The emotional trauma of receiving a false-positive result from a mammogram may lead many women to delay or skip their next screening, a new study finds. A false-positive result means that an aberration on a mammogram looks like it might be cancer. But after tests — such as added imaging or biopsy — it turns out to be benign.
The finding, from a study of more than 261,000 Chicago-area women, highlights an unintended consequence of false positive results on screening mammography. The new study was led by Firas Dabbous, manager of patient-centered outcomes research at Advocate Lutheran General Hospital in Park Ridge, Ill. His team examined data on more than 741,000 screening mammograms conducted on nearly 262,000 women in the Chicago area. The study found that slightly more than 12 percent of the mammograms ended up yielding a false-positive result.
In cases where a mammogram was recommended every year, women who had an unfounded scare tended to delay their next test by an additional 13 months compared to a three- to six-month delay for women whose tests had come out negative.
That, in turn, can affect a woman’s chances of survival if breast cancer is subsequently diagnosed. Some women never showed up at all, but the researchers couldn’t determine whether they gave up on the breast cancer screening or simply had it done elsewhere.
“It’s a delicate balance,” chief author Firas Dabbous of Advocate Lutheran General Hospital in Park Ridge, Illinois, told Reuters Health. “We want to detect tumors when they are present but we don’t want to overburden women with a lot of false positives and a workup that is not needed.”
The study appeared online February 9th in the journal Cancer Epidemiology, Biomarkers and Prevention.
Debates over how often women should get mammograms often focus on whether false positives – which can cause women to experience anxiety as well as painful and expensive extra testing, including biopsies – represent a harm that outweighs the benefits of screening.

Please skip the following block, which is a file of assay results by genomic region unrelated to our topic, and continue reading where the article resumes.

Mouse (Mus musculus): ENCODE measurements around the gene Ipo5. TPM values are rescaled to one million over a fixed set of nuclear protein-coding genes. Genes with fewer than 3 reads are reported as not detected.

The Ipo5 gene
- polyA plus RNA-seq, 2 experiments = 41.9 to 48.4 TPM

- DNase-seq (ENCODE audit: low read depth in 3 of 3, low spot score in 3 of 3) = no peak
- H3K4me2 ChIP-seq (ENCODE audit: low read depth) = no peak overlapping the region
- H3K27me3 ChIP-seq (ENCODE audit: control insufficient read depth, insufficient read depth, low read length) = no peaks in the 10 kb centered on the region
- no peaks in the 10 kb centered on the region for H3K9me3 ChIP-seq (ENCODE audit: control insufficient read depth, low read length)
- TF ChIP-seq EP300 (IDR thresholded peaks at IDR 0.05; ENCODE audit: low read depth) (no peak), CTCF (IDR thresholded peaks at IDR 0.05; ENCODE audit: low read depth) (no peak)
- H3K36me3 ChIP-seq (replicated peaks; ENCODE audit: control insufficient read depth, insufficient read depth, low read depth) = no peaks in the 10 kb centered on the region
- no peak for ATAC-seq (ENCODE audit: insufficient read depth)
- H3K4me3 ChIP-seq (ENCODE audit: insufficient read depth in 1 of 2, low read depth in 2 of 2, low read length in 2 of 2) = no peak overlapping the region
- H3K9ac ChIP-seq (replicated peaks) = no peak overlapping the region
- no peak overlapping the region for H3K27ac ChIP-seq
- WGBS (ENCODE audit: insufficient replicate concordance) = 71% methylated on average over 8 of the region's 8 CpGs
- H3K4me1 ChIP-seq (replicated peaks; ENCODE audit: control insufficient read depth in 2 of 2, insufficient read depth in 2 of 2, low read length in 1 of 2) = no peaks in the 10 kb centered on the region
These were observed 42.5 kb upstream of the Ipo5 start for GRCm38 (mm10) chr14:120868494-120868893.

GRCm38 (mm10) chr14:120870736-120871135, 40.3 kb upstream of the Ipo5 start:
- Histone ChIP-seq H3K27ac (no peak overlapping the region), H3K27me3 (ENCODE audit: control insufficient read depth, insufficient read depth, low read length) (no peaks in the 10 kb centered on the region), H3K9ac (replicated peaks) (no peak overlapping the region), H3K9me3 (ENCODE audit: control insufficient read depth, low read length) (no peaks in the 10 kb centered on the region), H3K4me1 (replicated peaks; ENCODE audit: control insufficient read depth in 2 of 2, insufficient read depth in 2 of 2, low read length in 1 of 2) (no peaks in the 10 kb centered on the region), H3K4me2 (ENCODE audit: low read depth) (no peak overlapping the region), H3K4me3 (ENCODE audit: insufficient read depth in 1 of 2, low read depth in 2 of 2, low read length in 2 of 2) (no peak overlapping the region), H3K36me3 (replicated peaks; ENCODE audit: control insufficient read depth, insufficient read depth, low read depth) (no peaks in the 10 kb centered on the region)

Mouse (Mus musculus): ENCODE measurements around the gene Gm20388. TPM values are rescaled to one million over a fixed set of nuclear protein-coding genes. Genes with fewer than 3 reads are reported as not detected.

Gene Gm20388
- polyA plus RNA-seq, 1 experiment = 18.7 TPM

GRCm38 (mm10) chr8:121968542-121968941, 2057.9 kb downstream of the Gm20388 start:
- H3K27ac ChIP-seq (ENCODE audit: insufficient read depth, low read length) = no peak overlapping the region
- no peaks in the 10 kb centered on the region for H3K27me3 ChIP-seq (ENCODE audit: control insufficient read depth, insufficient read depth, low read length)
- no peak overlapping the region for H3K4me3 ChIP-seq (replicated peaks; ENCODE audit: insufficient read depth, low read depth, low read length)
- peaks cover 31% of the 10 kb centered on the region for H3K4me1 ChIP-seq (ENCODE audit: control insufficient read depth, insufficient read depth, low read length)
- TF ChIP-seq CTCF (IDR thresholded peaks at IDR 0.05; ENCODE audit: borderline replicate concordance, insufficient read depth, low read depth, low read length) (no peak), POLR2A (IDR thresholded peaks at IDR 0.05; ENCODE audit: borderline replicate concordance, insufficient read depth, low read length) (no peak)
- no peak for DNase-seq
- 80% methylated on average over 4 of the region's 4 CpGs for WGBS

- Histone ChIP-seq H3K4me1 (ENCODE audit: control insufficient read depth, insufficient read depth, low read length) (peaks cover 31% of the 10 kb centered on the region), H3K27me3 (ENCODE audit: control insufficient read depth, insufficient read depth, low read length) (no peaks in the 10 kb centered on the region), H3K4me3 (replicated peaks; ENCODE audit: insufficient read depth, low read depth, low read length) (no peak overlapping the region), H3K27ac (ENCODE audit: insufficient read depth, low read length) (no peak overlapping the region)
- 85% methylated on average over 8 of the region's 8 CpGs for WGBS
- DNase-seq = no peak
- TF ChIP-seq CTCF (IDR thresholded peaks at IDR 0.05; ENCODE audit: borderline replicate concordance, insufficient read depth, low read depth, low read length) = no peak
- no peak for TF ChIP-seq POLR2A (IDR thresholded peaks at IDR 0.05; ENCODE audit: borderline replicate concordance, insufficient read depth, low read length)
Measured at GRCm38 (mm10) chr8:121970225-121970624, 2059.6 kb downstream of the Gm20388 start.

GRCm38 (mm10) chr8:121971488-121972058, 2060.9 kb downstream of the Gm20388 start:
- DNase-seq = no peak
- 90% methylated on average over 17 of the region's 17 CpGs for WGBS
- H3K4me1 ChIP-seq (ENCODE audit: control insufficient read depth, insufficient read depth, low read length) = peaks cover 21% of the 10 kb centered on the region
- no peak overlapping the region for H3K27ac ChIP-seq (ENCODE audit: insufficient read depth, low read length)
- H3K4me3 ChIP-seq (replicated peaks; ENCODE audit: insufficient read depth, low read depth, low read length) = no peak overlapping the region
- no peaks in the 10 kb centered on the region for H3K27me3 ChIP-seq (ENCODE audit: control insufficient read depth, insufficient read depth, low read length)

“Unfortunately, for women over age 50, just skipping a mammogram every other year would miss up to 30 percent of cancers,” said Dr. Stefanie Zalasin, a breast imaging specialist in New York who reviewed the new findings. She said that prior research has shown that “women who have had a false-positive mammogram are actually at greater risk for subsequently developing breast cancer. This is why it is extremely important that women continue annual screening mammography, even if they have had the experience of having a false-positive mammogram in the past.”
“Most U.S. studies have shown either greater adherence to screening recommendations after a false positive, or no difference, whereas studies done in Europe have shown screening rates somewhat lower than women who have true negative results,” Smith said.
Bottom line: Screening mammography has some limitations, but it’s increasing the survivability of the woman through early detection.
About the author: Raja P. Reddy, MD is a board certified diagnostic radiologist specializing in breast imaging. He is also a contributing editor for Women’s Imaging Specialists, a leading provider of outpatient women’s imaging services in the greater Atlanta, GA area